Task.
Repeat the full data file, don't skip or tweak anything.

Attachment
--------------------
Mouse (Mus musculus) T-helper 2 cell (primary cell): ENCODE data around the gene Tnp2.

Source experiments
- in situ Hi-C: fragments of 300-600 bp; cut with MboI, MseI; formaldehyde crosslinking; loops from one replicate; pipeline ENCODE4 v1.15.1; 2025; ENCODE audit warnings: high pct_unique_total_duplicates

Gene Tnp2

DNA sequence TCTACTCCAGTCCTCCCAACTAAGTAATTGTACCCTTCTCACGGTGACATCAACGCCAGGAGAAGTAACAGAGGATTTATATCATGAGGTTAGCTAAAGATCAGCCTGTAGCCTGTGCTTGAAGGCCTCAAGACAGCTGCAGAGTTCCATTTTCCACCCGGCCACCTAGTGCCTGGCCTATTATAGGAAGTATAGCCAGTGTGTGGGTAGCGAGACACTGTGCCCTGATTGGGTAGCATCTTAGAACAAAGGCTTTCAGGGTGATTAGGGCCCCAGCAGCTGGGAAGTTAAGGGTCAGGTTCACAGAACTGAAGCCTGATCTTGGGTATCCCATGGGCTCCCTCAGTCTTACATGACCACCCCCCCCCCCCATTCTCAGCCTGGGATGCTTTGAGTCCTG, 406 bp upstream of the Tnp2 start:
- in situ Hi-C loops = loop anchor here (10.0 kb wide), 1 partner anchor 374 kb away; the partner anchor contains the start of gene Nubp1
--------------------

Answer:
Mouse (Mus musculus) T-helper 2 cell (primary cell): ENCODE data around the gene Tnp2.

Source experiments
- in situ Hi-C: fragments of 300-600 bp; cut with MboI, MseI; formaldehyde crosslinking; loops from one replicate; pipeline ENCODE4 v1.15.1; 2025; ENCODE audit warnings: high pct_unique_total_duplicates

Gene Tnp2

DNA sequence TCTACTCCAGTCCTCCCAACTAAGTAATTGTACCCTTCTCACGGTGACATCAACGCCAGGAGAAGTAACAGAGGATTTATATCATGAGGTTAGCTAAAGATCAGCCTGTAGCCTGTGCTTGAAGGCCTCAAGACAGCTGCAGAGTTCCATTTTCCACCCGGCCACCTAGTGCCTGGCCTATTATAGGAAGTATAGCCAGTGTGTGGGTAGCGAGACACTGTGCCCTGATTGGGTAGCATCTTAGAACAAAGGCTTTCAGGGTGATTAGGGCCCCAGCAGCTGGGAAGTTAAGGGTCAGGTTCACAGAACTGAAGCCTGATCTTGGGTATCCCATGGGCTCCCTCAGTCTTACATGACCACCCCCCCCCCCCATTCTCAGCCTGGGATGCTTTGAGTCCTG, 406 bp upstream of the Tnp2 start:
- in situ Hi-C loops = loop anchor here (10.0 kb wide), 1 partner anchor 374 kb away; the partner anchor contains the start of gene Nubp1